There was a feeling of vindication among workers at the gates of Harland and Wolff as news broke that a buyer had been found for the troubled shipyard.
It was nine weeks to the day on Tuesday since workers at the historic site announced their Save Our Shipyard occupation.
They remained on site around the clock through sun, wind and rain, adamant in their belief that the shipyard could be saved.
As the days and weeks wore on, support for the workers sitting at the gates was shown by a constant sounding of beeps from passing cars, to donations of food and drink, and some giving up their time to sit with them.
Former workers at the historic shipyard also turned out to show support, with men aged in their 90s among those who took the opportunity to leave their handprints in concrete on the site.
The occupation even became a feature of city sightseeing tours, while east Belfast-born singer Van Morrison was among those who sent messages of solidarity.
Visitors to the site included shadow chancellor John McDonnell as well as Newry singer Tommy Sands, who performed a song he wrote for the workers.
Occupation leaders took their campaign from the gates to Stormont where they bonded with Irish language activists, even learning slogans in the tongue, before travelling to speak at the TUC conference in Brighton in September.
On Tuesday morning, the mood was exhausted elation after workers were brought together to hear the news they had been hoping for.
There were huge smiles as the Save Our Shipyard banner was amended to We Saved Our Shipyard, cheers as the campaign chant was updated as well as hugs for the union officials Susan Fitzgerald (Unite) and Denise Walker (GMB), who have been with them throughout.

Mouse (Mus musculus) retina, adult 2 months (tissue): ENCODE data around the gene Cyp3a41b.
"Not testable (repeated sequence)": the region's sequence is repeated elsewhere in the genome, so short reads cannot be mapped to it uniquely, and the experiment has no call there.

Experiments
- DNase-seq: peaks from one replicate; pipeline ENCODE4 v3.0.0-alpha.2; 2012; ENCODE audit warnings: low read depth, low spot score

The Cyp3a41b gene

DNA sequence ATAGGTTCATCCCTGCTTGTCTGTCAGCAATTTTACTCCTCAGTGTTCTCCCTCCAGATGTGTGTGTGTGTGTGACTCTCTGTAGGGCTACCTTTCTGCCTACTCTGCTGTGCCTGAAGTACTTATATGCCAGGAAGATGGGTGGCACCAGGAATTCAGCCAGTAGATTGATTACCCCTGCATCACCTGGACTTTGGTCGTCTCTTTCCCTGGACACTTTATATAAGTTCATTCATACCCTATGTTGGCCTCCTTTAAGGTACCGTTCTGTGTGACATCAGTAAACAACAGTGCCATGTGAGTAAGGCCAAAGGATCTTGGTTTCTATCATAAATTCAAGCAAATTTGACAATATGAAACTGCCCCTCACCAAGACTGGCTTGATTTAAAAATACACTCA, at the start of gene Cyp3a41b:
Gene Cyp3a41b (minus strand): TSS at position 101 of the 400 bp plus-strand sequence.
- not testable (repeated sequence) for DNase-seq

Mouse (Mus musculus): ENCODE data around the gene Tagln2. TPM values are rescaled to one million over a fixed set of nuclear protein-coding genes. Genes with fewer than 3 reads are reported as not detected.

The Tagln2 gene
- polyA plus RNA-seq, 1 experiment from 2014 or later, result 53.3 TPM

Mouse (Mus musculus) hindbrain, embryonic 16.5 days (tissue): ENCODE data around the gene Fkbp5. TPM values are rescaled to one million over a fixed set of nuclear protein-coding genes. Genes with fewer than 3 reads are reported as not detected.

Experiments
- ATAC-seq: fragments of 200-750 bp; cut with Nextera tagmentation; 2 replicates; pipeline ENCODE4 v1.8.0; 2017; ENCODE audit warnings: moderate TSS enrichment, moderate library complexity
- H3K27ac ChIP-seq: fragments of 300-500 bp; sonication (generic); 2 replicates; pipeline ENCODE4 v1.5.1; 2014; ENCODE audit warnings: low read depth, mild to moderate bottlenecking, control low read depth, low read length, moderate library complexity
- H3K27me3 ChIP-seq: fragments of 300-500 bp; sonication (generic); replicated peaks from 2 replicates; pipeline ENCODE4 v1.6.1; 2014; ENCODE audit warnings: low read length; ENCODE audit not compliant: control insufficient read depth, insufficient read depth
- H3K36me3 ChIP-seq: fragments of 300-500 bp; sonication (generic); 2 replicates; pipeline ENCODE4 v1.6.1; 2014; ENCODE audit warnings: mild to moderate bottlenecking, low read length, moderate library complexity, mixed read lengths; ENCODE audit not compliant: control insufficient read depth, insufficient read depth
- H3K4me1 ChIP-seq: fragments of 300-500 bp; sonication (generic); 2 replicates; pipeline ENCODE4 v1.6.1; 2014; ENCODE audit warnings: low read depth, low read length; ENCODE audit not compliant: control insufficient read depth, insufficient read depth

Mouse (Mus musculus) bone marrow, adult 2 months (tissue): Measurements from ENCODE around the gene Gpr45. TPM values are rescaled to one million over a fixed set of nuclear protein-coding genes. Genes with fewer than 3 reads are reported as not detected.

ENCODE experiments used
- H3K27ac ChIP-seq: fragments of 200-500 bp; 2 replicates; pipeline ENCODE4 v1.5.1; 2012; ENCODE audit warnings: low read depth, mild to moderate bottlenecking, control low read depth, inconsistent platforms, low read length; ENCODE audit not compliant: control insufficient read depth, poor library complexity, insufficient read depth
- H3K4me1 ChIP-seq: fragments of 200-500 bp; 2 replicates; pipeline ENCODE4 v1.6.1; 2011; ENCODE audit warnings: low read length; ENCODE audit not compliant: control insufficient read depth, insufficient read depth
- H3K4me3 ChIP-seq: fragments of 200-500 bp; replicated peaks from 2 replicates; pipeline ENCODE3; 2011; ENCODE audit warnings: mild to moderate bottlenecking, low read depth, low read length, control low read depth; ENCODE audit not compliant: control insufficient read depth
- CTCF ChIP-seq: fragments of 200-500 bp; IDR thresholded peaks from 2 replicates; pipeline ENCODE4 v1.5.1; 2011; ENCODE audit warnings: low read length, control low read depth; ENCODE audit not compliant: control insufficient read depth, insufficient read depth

Steelworker Joe Passmore, one of the most prominent spokesmen for the workers, said they have been vindicated.
“We’ve created our own future, we’ve always known what the potential of this place is,” he told workers.
“We always knew the skills that we had, and we always knew that given the chance the workforce of this place could make Harland and Wolff great again.
“So when we go back through those gates, that is exactly what we are going to do, we’re going to show the world what we’re capable of.
“Be very proud of yourselves because what we have achieved here is fantastic and I hope the world takes notice.”
He told the PA news agency that he hopes they will be back to work later this week.
“There are a lot of exhausted people here at the minute, but we’re bouncing on adrenaline because the future we could have here could be brilliant and we’re all looking forward to our beds, but we’re really looking looking forward to what we believe could be a really successful future,” he said.
“What we are hoping for is, we’ll give everyone a rest and possibly Thursday (to be back at work) but we have got to confirm that yet.
“There’s a few formalities to go through at the minute, but we had a good talk with the workforce in there and they know that the hard work really begins now and we are going to start as we mean to go on.”
Ms Fitzgerald said the occupation is proof that workers can win when they stand together, backed by their trade union.
“That’s the message we want to go out to other workers, particularly the workers in Ballymena right now who are dealing with the closure at Wrightbus. We’ll be going up this Friday en masse to support them,” she said.
Ms Walker added: “The victory today is payback for the nine weeks that the workers have sat out here, it’s a vindication that they were right, they believed this yard had a future and they weren’t prepared to stand by and let anybody come in and asset strip and mothball the yard, and these guys have worked hard to make sure there is a future not just for themselves, but for the skills that they bring for future generations still to come.”